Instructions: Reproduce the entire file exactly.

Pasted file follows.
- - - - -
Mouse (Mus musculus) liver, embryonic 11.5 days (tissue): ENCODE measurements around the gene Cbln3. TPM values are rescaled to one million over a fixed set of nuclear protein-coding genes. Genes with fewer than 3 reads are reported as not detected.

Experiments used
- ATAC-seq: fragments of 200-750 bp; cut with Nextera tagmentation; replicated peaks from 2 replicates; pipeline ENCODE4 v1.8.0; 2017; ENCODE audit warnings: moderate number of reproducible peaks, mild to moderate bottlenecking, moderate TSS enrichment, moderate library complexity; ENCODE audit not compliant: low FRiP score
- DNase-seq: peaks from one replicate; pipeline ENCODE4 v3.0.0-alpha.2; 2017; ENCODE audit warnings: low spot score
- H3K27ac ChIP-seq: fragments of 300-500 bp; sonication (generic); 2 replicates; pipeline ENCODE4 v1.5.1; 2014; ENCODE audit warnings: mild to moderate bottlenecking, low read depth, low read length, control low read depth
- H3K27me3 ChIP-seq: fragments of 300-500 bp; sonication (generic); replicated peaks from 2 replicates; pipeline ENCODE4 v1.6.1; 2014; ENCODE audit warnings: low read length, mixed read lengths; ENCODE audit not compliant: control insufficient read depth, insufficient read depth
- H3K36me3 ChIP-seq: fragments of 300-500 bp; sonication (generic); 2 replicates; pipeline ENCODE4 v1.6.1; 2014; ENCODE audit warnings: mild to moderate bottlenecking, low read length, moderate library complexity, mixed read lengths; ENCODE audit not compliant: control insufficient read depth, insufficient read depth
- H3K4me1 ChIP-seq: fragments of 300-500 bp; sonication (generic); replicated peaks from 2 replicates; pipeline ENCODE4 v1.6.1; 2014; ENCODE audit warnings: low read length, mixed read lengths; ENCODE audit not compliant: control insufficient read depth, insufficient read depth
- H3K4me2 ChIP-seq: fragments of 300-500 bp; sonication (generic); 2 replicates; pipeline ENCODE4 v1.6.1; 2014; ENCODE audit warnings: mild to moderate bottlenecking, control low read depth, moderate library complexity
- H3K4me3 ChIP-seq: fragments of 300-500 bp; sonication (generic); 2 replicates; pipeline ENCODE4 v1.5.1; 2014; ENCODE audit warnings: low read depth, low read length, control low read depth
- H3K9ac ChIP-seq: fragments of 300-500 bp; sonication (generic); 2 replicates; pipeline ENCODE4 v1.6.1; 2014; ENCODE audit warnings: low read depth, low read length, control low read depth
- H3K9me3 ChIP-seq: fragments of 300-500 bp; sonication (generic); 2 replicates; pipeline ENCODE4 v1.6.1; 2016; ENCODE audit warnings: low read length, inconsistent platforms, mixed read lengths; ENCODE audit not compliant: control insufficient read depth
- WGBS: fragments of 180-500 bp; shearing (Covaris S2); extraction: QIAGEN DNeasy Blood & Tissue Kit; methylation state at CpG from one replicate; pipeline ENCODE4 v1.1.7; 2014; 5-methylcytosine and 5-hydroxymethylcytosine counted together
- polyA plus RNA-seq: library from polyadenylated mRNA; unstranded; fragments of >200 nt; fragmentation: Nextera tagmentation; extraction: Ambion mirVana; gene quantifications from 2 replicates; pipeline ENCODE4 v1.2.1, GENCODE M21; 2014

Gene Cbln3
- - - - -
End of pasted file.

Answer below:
Mouse (Mus musculus) liver, embryonic 11.5 days (tissue): ENCODE measurements around the gene Cbln3. TPM values are rescaled to one million over a fixed set of nuclear protein-coding genes. Genes with fewer than 3 reads are reported as not detected.

Experiments used
- ATAC-seq: fragments of 200-750 bp; cut with Nextera tagmentation; replicated peaks from 2 replicates; pipeline ENCODE4 v1.8.0; 2017; ENCODE audit warnings: moderate number of reproducible peaks, mild to moderate bottlenecking, moderate TSS enrichment, moderate library complexity; ENCODE audit not compliant: low FRiP score
- DNase-seq: peaks from one replicate; pipeline ENCODE4 v3.0.0-alpha.2; 2017; ENCODE audit warnings: low spot score
- H3K27ac ChIP-seq: fragments of 300-500 bp; sonication (generic); 2 replicates; pipeline ENCODE4 v1.5.1; 2014; ENCODE audit warnings: mild to moderate bottlenecking, low read depth, low read length, control low read depth
- H3K27me3 ChIP-seq: fragments of 300-500 bp; sonication (generic); replicated peaks from 2 replicates; pipeline ENCODE4 v1.6.1; 2014; ENCODE audit warnings: low read length, mixed read lengths; ENCODE audit not compliant: control insufficient read depth, insufficient read depth
- H3K36me3 ChIP-seq: fragments of 300-500 bp; sonication (generic); 2 replicates; pipeline ENCODE4 v1.6.1; 2014; ENCODE audit warnings: mild to moderate bottlenecking, low read length, moderate library complexity, mixed read lengths; ENCODE audit not compliant: control insufficient read depth, insufficient read depth
- H3K4me1 ChIP-seq: fragments of 300-500 bp; sonication (generic); replicated peaks from 2 replicates; pipeline ENCODE4 v1.6.1; 2014; ENCODE audit warnings: low read length, mixed read lengths; ENCODE audit not compliant: control insufficient read depth, insufficient read depth
- H3K4me2 ChIP-seq: fragments of 300-500 bp; sonication (generic); 2 replicates; pipeline ENCODE4 v1.6.1; 2014; ENCODE audit warnings: mild to moderate bottlenecking, control low read depth, moderate library complexity
- H3K4me3 ChIP-seq: fragments of 300-500 bp; sonication (generic); 2 replicates; pipeline ENCODE4 v1.5.1; 2014; ENCODE audit warnings: low read depth, low read length, control low read depth
- H3K9ac ChIP-seq: fragments of 300-500 bp; sonication (generic); 2 replicates; pipeline ENCODE4 v1.6.1; 2014; ENCODE audit warnings: low read depth, low read length, control low read depth
- H3K9me3 ChIP-seq: fragments of 300-500 bp; sonication (generic); 2 replicates; pipeline ENCODE4 v1.6.1; 2016; ENCODE audit warnings: low read length, inconsistent platforms, mixed read lengths; ENCODE audit not compliant: control insufficient read depth
- WGBS: fragments of 180-500 bp; shearing (Covaris S2); extraction: QIAGEN DNeasy Blood & Tissue Kit; methylation state at CpG from one replicate; pipeline ENCODE4 v1.1.7; 2014; 5-methylcytosine and 5-hydroxymethylcytosine counted together
- polyA plus RNA-seq: library from polyadenylated mRNA; unstranded; fragments of >200 nt; fragmentation: Nextera tagmentation; extraction: Ambion mirVana; gene quantifications from 2 replicates; pipeline ENCODE4 v1.2.1, GENCODE M21; 2014

Gene Cbln3